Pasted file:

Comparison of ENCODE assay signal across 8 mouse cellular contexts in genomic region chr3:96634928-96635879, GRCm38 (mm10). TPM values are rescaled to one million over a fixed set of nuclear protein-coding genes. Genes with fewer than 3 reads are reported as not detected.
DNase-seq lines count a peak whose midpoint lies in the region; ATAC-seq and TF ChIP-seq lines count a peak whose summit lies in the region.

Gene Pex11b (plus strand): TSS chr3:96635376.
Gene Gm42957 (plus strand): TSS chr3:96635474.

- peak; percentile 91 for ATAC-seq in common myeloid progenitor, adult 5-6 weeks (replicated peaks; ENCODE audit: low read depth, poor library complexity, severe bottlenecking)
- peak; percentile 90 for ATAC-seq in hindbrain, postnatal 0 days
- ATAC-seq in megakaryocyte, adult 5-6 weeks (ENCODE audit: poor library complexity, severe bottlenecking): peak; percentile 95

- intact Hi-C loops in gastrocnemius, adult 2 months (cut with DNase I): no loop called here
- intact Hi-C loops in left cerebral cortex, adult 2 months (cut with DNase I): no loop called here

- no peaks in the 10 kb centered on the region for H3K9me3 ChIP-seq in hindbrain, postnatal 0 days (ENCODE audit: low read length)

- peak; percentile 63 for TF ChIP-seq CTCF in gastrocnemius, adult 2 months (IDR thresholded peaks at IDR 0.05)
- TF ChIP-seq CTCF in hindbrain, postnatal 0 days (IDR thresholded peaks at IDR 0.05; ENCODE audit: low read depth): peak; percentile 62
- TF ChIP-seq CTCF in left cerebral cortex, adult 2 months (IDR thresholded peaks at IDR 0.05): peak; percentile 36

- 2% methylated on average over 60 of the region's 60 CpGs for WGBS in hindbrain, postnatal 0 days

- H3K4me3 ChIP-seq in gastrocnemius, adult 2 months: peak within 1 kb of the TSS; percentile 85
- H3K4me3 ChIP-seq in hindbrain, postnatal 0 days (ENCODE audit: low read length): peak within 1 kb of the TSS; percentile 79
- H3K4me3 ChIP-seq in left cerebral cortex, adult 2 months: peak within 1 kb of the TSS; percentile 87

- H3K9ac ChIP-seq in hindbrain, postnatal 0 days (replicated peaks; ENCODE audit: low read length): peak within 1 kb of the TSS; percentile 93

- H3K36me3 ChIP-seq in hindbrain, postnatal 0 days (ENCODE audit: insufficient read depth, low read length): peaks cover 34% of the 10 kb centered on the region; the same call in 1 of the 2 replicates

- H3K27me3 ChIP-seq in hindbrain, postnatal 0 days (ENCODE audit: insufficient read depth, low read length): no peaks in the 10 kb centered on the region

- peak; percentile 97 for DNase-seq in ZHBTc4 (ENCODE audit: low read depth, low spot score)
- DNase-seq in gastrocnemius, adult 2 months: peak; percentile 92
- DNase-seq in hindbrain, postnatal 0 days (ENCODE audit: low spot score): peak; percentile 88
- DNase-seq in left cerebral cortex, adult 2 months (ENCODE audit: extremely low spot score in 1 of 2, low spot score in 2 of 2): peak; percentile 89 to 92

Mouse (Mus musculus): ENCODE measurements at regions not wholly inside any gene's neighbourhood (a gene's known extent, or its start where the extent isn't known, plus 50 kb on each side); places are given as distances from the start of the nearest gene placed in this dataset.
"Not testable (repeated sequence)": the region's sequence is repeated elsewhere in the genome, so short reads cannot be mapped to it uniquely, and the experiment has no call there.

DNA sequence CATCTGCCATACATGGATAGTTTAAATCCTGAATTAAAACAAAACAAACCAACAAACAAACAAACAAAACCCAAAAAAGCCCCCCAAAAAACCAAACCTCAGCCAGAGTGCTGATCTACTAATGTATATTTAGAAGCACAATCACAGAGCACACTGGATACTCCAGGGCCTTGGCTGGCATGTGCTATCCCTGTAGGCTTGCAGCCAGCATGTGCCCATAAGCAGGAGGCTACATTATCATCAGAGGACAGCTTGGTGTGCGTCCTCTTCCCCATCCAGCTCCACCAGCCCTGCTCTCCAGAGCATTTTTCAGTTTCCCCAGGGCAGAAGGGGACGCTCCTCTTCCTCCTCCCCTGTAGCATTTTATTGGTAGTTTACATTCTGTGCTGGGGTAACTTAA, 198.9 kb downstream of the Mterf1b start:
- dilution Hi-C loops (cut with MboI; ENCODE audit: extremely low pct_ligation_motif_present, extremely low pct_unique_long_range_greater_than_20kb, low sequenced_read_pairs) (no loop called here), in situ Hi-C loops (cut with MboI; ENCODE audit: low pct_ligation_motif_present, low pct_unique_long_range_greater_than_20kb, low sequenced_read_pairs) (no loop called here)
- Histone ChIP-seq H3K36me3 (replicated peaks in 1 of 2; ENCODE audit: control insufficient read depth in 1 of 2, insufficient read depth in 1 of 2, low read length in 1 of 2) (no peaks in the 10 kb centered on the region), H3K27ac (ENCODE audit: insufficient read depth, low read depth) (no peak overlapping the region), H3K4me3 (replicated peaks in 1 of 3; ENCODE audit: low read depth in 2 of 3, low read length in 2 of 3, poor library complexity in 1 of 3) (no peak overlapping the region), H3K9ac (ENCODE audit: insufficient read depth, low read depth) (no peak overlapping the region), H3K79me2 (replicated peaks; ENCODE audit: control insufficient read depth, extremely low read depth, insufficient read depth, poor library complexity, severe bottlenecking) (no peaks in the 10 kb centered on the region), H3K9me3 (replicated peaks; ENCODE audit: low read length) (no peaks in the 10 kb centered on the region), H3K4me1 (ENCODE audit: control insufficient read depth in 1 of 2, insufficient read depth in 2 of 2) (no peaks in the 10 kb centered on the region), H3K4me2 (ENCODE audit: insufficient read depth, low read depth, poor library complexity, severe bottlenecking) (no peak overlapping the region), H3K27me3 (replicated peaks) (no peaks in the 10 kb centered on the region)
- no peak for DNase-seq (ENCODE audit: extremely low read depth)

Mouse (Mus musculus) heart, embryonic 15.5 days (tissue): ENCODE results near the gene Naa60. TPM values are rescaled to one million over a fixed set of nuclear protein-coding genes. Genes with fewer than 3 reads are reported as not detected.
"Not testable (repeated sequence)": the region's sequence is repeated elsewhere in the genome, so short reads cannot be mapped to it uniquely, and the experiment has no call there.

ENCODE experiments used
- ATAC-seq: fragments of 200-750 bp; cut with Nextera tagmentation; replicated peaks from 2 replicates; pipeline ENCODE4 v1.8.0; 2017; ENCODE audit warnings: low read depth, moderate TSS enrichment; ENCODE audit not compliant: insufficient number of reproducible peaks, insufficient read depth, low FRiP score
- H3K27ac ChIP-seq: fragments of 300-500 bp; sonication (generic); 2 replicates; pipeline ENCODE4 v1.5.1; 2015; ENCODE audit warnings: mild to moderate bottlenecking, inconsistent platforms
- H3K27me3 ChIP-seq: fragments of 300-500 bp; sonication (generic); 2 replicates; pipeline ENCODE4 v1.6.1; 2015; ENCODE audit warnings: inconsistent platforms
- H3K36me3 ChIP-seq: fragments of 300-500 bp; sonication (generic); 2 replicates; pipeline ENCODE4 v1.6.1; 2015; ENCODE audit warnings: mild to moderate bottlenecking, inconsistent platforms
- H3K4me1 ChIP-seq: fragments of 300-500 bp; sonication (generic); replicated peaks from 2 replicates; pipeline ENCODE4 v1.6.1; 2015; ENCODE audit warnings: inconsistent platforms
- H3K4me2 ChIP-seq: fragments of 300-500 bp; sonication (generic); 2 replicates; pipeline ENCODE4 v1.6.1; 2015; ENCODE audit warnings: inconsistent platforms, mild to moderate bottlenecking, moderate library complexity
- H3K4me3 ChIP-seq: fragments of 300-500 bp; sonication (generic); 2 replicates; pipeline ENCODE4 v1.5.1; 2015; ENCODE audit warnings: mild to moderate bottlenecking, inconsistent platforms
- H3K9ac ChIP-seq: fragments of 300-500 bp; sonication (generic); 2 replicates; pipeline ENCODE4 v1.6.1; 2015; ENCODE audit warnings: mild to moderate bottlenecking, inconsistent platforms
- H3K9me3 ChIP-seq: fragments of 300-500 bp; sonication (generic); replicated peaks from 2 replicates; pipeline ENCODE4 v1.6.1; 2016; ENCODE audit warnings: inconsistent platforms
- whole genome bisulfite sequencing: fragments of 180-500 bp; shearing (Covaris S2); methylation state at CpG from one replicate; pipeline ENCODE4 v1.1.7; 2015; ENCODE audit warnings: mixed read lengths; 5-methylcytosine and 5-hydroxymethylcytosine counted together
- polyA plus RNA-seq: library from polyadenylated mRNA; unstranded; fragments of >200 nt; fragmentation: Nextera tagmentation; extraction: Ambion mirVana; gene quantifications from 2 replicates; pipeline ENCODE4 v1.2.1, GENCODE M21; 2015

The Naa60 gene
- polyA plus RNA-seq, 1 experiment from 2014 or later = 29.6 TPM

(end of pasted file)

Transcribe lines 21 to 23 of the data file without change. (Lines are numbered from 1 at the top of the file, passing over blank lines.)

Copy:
- peak; percentile 97 for DNase-seq in ZHBTc4 (ENCODE audit: low read depth, low spot score)
- DNase-seq in gastrocnemius, adult 2 months: peak; percentile 92
- DNase-seq in hindbrain, postnatal 0 days (ENCODE audit: low spot score): peak; percentile 88